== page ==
Time For Holder to Appoint a Special Counsel to Investigate the Leaks from OPR

Powerline's Paull Mirengoff notes that the leaks of the Department of Justice's Office of Professional Responsibility's (OPR) draft report on the investigation into the enhanced interrogation memoranda of law violated boththe Department's regulations, the Privacy Act and common decency, not that the Washington Post which was complicit by publishing the leaks, seems to care.  
Criminal Penalties.-- Any officer or employee of an agency, who by virtue of his employment or official position, has possession of, or access to, agency records which contain individually identifiable information the disclosure of which is prohibited by this section or by rules or regulations established thereunder, and who knowing that disclosure of the specific material is so prohibited, willfully discloses the material in any manner to any person or agency not entitled to receive it, shall be guilty of a misdemeanor and fined not more than $5,000. [snp]

DOJ regulations make it clear that the Privacy Act's strictures apply to exactly the class of OPR records that were leaked to, and used, by the Post. (I understand that there have been some minor modifications to the regs, but none that would change the analysis here). Thus, the leaking of such documents under circumstances that violate DOJ/OPR rules would appear to be a criminal offense.

The "fairness" the Washington Post calls for is, I assume, out of the question on this issue with this administration. But is it too much to ask that the Obama-Holder Justice Department comply with the law?

It seems to me that DOJ should consider the appointment of a Special Counsel to look into this matter. Surely this is what the Democrats, and the Washington Post, would be calling for if leaks like these had occurred under a Republican adminstration.

I agree.
Powerline's Paull Mirengoff notes that the leaks of the Department of Justice's Office of Professional Responsibility's (OPR) draft report on the investigation into the enhanced interrogation memoranda of law violated boththe Department's regulations, the Privacy Act and common decency, not that the Washington Post which was complicit by publishing the leaks, seems to care.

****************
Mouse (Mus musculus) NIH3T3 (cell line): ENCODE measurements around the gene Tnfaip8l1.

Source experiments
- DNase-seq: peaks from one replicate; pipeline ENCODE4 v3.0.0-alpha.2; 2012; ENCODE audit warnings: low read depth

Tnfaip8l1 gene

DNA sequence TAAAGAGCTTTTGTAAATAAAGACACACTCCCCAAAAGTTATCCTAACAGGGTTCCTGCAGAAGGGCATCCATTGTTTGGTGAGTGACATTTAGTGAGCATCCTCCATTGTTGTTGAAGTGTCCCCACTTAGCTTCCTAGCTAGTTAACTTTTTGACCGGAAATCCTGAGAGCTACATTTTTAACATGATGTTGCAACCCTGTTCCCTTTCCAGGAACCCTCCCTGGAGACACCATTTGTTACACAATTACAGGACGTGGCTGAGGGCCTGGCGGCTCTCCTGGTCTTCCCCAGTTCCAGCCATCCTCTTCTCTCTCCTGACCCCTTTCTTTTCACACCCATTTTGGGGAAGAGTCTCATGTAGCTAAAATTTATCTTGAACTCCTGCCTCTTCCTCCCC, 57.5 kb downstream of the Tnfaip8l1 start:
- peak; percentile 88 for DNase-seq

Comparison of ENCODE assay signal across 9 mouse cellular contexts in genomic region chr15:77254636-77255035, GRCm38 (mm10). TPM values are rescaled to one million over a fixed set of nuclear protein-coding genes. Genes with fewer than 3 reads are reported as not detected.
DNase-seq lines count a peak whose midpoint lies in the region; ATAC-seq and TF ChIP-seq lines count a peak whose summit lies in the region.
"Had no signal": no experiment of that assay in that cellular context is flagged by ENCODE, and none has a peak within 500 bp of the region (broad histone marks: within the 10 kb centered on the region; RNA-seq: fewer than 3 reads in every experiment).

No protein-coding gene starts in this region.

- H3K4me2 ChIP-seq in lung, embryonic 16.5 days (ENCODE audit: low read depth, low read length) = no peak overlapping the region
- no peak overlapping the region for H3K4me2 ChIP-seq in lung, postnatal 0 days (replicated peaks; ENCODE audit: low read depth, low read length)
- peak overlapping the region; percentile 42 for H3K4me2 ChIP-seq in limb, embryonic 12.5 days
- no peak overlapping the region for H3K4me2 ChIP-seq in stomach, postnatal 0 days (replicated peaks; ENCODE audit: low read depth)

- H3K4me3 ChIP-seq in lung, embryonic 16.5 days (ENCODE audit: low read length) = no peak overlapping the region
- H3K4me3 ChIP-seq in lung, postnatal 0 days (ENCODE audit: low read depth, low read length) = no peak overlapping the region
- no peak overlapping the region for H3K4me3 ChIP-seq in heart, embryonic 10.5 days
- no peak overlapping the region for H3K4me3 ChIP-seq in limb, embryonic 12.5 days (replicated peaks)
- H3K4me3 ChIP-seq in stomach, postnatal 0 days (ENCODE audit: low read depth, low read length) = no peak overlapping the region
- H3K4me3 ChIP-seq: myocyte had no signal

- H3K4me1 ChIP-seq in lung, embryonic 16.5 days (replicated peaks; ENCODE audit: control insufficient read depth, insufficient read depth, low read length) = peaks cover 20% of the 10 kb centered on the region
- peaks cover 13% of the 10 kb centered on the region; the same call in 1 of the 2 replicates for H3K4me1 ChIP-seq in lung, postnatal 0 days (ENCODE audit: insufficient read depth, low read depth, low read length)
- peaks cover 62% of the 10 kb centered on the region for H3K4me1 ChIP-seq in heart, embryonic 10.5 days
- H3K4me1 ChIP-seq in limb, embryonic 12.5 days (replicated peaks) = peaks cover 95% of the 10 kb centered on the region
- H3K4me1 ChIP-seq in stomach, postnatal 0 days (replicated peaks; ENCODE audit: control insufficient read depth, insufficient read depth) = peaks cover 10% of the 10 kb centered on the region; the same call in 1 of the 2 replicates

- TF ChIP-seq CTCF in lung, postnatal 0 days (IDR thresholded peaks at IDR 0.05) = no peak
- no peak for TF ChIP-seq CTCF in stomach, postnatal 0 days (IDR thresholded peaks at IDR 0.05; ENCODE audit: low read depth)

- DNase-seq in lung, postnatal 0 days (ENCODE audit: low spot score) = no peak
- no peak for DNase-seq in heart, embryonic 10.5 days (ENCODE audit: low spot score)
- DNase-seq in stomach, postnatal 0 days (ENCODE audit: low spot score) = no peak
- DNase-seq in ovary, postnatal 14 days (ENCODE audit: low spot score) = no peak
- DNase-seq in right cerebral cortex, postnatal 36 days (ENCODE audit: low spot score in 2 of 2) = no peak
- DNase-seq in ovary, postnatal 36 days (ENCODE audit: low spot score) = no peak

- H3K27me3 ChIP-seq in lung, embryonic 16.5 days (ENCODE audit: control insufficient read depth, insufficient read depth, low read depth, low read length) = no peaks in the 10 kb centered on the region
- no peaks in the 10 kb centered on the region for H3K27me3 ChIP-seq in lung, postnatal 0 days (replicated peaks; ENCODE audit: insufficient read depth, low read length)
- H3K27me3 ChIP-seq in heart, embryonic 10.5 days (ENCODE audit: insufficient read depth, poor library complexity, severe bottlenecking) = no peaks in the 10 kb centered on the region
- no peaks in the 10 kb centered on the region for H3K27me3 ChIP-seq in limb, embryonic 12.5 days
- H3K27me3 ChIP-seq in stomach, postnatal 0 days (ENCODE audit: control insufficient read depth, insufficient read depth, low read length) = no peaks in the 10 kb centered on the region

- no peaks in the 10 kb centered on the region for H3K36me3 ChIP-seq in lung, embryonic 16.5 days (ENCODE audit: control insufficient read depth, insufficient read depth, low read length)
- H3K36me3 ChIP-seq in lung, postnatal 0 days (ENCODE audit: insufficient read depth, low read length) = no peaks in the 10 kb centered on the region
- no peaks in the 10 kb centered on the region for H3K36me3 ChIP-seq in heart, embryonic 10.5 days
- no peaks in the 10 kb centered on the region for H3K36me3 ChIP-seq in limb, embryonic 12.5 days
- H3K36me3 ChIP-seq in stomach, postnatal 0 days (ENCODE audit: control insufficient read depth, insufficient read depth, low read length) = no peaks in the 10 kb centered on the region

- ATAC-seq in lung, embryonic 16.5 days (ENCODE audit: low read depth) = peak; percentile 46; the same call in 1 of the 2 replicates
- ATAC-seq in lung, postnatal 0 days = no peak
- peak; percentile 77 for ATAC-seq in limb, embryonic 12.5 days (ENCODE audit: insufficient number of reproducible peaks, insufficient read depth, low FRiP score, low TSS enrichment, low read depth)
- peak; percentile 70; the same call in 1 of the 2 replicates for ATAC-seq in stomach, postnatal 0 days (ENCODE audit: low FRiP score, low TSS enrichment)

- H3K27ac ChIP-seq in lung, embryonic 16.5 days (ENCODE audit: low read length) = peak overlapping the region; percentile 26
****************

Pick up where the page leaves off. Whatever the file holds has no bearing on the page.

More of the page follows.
Criminal Penalties.-- Any officer or employee of an agency, who by virtue of his employment or official position, has possession of, or access to, agency records which contain individually identifiable information the disclosure of which is prohibited by this section or by rules or regulations established thereunder, and who knowing that disclosure of the specific material is so prohibited, willfully discloses the material in any manner to any person or agency not entitled to receive it, shall be guilty of a misdemeanor and fined not more than $5,000. [snp]

DOJ regulations make it clear that the Privacy Act's strictures apply to exactly the class of OPR records that were leaked to, and used, by the Post. (I understand that there have been some minor modifications to the regs, but none that would change the analysis here). Thus, the leaking of such documents under circumstances that violate DOJ/OPR rules would appear to be a criminal offense.

The "fairness" the Washington Post calls for is, I assume, out of the question on this issue with this administration. But is it too much to ask that the Obama-Holder Justice Department comply with the law?

It seems to me that DOJ should consider the appointment of a Special Counsel to look into this matter. Surely this is what the Democrats, and the Washington Post, would be calling for if leaks like these had occurred under a Republican adminstration.

I agree.